As many of us know, the buddy system shouldn’t be underestimated. It’s not that we don’t know what to do, it’s that actually doing it that proves to be difficult — and this is especially true when it comes to what we eat.After all, food is tied up with so many emotions, habits, and social norms. What’s more, though many of us think we know what’s “healthy,” nutrition can be a lot more complex than you might think. That’s where the help of a nutrition expert can be invaluable: they not only help you determine just what to eat, but also support you in doing so. But with all the terminology out there — nutrition coach vs nutritionist vs health coach vs dietitian and more — how are you supposed to know which expert to choose? We broke it down for you.
Understanding the Terminology: Nutrition Coach vs Nutritionist vs Health Coach vs Dietitian
All of these seemingly interchangeable names can make the already difficult task of eating better even more confusing. It becomes even more muddled when you realize that some common terms don’t even have firm definitions. Luckily, there are some clear-cut distinctions that can help you understand the different nutrition experts available and who is best for you.
Nutritionist or Nutrition Coach
Neither of these terms have a defined meaning. They’re both used loosely and generally to refer to all sorts of different nutrition professionals, from health coaches to RDNs to self-trained “experts.” No formal training or certification is associated with either term.
However, that doesn’t mean that someone who calls themselves a nutritionist can’t help you. If you choose to work with a nutritionist, be sure to ask the following questions to assess their qualifications and whether they’re right for you:
Where is your degree from?
What is your degree in?
How long was your program?
How specialized is your training?
Unlike nutritionists, health coaches must complete a certification in order to earn the title. There are a couple different options for certification. For instance, healthcare professionals can become certified health coaches (CHCs) through the National Society of Health Coaches, while healthcare and fitness professionals can study with the American Council on Exercise (ACE) to become ACE Health Coaches. Health coaches go through training (the length varies) that usually covers holistic lifestyle approaches and different diets.
Unlike RDN’s, health coaches don’t diagnose, but rather assess overall well-being. Health coaches can be found through working with functional or integrative doctors or through program directories. A session usually lasts between 45 and 60 minutes and costs anywhere from $50 to $200 (health coaches generally aren’t covered by insurance).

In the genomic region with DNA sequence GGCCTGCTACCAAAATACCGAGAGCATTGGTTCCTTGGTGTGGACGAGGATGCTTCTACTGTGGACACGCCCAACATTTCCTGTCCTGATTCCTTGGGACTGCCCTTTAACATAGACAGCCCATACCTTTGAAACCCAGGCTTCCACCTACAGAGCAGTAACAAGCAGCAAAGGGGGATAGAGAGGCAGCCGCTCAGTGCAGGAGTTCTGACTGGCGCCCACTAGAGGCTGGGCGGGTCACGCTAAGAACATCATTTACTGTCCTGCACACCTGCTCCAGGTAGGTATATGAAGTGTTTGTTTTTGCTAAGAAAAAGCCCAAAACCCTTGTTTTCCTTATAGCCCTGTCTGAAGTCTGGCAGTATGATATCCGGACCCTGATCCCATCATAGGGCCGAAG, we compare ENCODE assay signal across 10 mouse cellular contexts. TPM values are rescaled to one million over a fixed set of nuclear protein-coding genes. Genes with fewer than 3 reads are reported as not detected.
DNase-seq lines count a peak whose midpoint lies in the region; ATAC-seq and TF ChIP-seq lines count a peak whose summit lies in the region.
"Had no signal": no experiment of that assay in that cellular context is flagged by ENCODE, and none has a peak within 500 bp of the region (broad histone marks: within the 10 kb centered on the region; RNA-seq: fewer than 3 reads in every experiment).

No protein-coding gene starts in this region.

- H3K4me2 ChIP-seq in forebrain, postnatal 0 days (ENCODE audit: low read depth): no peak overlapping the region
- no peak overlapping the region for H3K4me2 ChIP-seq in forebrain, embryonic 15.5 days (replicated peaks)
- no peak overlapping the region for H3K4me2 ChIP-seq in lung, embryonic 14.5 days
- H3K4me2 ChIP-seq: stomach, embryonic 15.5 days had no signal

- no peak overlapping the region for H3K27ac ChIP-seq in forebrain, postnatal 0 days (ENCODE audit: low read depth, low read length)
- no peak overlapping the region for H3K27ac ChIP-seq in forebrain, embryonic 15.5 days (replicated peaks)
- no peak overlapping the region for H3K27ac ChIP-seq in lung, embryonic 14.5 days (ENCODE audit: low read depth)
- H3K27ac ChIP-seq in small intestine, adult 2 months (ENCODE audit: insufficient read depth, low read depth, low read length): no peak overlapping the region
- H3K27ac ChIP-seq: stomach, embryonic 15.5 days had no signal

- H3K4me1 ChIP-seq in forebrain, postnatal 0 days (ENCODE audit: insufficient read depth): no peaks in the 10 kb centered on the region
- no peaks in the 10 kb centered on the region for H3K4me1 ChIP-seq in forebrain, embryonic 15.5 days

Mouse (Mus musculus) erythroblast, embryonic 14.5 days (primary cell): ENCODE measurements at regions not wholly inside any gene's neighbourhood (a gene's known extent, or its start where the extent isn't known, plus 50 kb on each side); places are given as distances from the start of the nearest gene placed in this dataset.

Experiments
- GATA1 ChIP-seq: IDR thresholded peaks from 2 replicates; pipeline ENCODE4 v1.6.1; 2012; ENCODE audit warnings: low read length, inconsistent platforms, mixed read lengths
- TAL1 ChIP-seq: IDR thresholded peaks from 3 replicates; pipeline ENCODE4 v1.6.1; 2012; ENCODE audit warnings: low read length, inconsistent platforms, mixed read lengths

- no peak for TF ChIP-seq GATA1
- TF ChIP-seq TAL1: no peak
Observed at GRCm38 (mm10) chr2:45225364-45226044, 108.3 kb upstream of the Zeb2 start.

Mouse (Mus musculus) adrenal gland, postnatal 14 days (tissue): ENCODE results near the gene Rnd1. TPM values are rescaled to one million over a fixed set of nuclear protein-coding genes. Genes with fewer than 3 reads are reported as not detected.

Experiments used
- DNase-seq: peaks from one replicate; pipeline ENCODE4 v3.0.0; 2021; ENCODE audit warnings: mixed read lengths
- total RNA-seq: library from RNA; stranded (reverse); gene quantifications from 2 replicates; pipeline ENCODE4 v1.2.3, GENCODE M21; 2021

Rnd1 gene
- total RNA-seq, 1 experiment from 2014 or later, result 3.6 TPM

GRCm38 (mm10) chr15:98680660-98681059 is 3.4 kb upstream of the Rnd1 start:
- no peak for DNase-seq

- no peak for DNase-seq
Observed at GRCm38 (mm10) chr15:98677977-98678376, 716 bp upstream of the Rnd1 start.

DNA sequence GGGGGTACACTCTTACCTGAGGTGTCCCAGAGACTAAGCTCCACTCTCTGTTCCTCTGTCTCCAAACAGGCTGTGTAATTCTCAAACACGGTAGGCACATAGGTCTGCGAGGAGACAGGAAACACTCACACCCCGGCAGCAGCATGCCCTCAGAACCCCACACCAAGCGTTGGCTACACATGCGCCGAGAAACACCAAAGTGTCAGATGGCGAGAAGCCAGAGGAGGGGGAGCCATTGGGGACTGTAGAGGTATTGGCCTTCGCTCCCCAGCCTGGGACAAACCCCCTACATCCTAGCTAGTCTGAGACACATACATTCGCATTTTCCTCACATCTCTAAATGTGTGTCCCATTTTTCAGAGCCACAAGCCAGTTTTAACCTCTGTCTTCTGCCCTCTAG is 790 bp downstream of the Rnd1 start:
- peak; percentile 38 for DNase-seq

This type of nutrition expert meets the most consistent and strict standards. A registered dietitian nurse (RDN) is a food and nutrition expert who has met specific academic and professional requirements. These include:
Earning a bachelor’s degree approved by accrediting agency for the Academy of Nutrition and Dietetics (AND)
Completing an accredited, supervised internship
Passing a national exam by the credentialing agency for AND
Gaining state licensure, if applicable
Completing continuing professional ed requirements
An hourlong session with an RDN (which, by the way, is exactly the same as an RD) will usually cost between $100 and $200, and is sometimes covered by insurance, usually depending on whether or not you have a diagnosis.
In response to this backlash, and to combat the disturbing influence of the food industry, a group of concerned RDN’s founded the Dietitians for Professional Integrity in 2013. This was a good step, but it reminds us to remain skeptical and do our research, no matter what fancy credentials come after an expert’s name.
So…Should I See a Nutritionist, a Dietitian, a Health Coach — or No One?
Whether you decide to seek a nutrition expert completely depends on your goals, your particular challenges and health issues, and the type of support you’re looking for. But in general, it’s never a bad idea to learn more about what’s going on with (and into) your body. As Holistic Health Coach and chronic disease warrior Amie Valpone says, “I think everyone can benefit from taking a look at what they’re putting into their body and getting tested for inflammatory markers in blood work. Yearly check-ups from a basic Western MD aren’t enough these days.”
At WellBe, we tend to seek out practitioners who use a holistic focus, which means that we’re most likely to use a health coach who takes into account factors like lifestyle, career, relationships, exercise, and stress, rather than diet alone. But ultimately, it’s all about who will best serve your needs and finding an individual you feel comfortable with.
And remember, you don’t have to limit yourself to just one practitioner; oftentimes, a nutrition expert will work best in conjunction with an MD or other specialist. Says Valpone, “You need a team to heal you. I learned that going through my 12 years of chronic illness.”